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Can I zap the light in a flickering LED without killing the flicker thingy? Answered

I want to make a single LED flicker.  As far as I know, the only way to do this is to buy a chip and all the equipment needed to program it.  I don't know how to do that, and it's quite expensive.  So...

I bought one of those dollar store flickering LED candles and tried using the light from it as my flicker circuit. It's the LED itself that flickers, not a separate circuit. I sadly couldn't find any where the circuit was a separate chip.   I can't use this light as my light because they only come in yellow (I need white). So I painted the flickering LED black and attached it to my battery.  Now my actual project LED did flicker, but the other light was draining all my battery power so that my main light was a bit dim and died quickly.  So my brilliant idea for a $1 easy flicker method doesn't quite work. Unless somebody knows how to zap the light without killing the flicker thingy. Is this even possible? I've no idea how those flickering LEDs work.



Did you connect the black-painted LED to both terminals of the battery??

Yes. It wouldn't work otherwise, right? It did work the way I had it and did make my second light flicker. My problem is that I'm using tiny coin cell batteries, and they're dying quickly because they're lighting a light that's painted black.

Your painted LED is shorting out your battery, which is why it's dying to fast.

Connect the painted LED in series with the one you want to flash (connect long leg of one to the short leg of the other), and you should be fine.

F.Y.I (not kiteman's I but the OP's I), this is how flickering christmas lights (the old ones) work. the first bulb on the string has a mechanism that causes the light itself to blink (AFAIK it's something like a bimetal switch or something that actually disconnects the circuit when it reaches a certain temperature...which is why the string has to warm up before it starts to blink) and then every other light on the string is in series after it. so the first one blinks, makes the rest of them blink since the electricity can't get past the first light until the circuit reconnects.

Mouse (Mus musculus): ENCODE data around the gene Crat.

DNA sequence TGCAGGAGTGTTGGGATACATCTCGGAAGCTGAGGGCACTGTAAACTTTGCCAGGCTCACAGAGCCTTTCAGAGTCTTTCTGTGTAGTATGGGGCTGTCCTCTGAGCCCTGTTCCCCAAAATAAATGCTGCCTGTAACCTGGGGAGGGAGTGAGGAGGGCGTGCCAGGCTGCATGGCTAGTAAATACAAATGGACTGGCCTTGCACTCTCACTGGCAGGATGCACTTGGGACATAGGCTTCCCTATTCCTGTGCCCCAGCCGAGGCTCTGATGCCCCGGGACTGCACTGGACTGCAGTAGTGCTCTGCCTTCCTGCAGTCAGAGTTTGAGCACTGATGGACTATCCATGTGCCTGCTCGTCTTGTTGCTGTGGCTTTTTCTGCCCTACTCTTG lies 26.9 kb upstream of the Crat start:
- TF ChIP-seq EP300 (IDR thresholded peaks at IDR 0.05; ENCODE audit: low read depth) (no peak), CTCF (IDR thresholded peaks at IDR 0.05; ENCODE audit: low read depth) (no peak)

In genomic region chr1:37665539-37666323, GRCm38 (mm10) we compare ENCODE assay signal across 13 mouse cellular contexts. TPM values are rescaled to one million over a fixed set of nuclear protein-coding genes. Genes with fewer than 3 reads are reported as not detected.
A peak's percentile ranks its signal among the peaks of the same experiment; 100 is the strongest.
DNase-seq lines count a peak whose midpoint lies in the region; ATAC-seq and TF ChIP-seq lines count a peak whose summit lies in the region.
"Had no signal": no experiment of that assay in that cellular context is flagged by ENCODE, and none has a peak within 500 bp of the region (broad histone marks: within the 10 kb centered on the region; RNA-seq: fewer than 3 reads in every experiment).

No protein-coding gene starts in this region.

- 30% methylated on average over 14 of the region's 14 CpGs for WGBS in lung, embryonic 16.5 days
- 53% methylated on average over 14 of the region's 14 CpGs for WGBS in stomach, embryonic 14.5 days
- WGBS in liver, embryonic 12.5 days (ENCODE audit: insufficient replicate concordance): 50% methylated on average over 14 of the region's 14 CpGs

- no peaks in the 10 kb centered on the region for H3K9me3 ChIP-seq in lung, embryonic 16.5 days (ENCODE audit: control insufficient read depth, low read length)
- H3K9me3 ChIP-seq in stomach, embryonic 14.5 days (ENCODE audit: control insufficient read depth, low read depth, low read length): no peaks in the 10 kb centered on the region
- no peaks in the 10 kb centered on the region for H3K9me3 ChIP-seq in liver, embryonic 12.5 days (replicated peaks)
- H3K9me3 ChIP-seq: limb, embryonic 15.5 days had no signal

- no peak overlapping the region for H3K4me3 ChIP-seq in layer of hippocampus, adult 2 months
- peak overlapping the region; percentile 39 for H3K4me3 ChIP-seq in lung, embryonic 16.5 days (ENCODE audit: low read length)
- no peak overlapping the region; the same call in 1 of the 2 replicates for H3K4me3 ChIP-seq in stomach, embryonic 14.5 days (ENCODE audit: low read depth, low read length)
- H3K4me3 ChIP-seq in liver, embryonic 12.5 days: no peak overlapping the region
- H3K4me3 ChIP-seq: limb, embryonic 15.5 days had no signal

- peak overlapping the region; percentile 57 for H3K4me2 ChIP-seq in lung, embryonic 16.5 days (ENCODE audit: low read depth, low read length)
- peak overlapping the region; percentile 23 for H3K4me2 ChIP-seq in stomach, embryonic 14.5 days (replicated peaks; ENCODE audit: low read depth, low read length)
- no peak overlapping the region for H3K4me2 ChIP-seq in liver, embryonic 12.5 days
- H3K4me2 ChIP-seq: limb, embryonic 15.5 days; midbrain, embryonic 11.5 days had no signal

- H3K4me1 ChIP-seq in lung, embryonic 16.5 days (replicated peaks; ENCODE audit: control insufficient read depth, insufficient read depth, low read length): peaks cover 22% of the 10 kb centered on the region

well, i'm not assuming that i know how a flashing LED works (apparently some kind of built in circuit), i was just trying to offer an analogous concept. the mechanism that causes the first light in the series to blink doesn't really matter with regards to why it makes the rest of the lights in the series blink.

I know, I was just offering a little extra information, in case the author thought his FLED needed to warm up...

ah, it could need to warm up, but only if it's lips are blue and it's shivering

Okay, I think I understand better now how the flickering works. But I'm still powering two lights instead of one, so won't my battery die twice as fast?